Prime Minister Christopher Luxon speaks to media at the weekly post-Cabinet press conference at Parliament in Wellington. April 8, 2024. Photo / Mark MitchellPrime Minister Christopher Luxon speaks to media at the weekly post-Cabinet press conference at Parliament in Wellington. April 8, 2024. Photo / Mark Mitchell 

Luxon said he had scrapped former PM Jacinda Ardern’s Implementation Unit in the Department of Prime Minister and Cabinet, and would instead set up a delivery unit, which would keep a tight eye on the nine goals. That would include assessing whether various programmes were actually working, and pulling the pin on them if they were not. 

He referenced comments about his CEO approach to the Prime Minister’s job: “I make no apologies for that, because it hasn’t worked for us having the career politicians for the last six years.”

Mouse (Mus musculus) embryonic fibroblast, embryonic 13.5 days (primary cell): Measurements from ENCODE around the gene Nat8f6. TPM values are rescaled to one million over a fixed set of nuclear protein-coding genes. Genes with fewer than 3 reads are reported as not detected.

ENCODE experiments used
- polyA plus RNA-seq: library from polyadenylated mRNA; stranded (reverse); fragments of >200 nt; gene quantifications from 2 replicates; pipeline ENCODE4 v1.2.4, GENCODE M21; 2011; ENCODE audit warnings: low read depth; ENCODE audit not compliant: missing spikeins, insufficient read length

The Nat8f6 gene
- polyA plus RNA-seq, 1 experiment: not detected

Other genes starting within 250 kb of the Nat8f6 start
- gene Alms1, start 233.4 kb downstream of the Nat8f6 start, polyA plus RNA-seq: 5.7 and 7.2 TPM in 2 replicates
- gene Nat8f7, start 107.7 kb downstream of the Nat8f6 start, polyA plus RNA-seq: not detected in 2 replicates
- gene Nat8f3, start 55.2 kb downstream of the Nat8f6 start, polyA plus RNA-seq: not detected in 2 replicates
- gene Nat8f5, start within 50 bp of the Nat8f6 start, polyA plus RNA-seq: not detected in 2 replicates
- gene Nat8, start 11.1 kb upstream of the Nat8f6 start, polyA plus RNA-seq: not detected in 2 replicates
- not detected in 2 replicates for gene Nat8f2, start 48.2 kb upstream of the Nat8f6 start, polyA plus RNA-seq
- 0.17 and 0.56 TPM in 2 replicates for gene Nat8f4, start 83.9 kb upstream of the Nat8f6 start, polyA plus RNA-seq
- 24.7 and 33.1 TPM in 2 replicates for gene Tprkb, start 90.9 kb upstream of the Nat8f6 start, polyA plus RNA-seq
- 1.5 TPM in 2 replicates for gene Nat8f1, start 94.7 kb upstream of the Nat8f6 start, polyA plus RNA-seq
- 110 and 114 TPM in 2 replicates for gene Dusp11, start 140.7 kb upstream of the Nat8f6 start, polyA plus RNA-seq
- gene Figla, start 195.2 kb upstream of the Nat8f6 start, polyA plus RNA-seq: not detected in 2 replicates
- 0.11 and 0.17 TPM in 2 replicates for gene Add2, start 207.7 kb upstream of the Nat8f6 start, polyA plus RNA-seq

Asked where those who would no longer be in emergency housing would go, Luxon said yesterday there would be an increase in state and social housing, while increasing the supply of housing in general. 

The targets come as the Government looks to find 6.5 to 7.5 per cent savings across government agencies and departments, a move that critics say will have downstream impacts on frontline services despite what Luxon has said about those being protected. 


PM’s Asia visit and public sector job cuts 

Luxon also announced yesterday that he will travel to Singapore, Thailand and the Philippines next week, along with a senior business delegation, Minister of Climate Change and Revenue Simon Watts, and Paulo Garcia, New Zealand’s first Filipino Member of Parliament. 

This trip was undoubtedly in mind when Luxon released his quarterly action plan last week, which included an item to “raise the energy” with respect to international engagements including in South East Asia. 

His visit to Thailand will be the first dedicated visit by a New Zealand Prime Minister since 2013, while the visit to the Philippines will be the first in 14 years. 

“South East Asia is a region that is more crucial than ever to our prosperity and our security. I look forward to meeting my counterparts and seeing firsthand what more we can do to deepen our relationships,” Luxon said.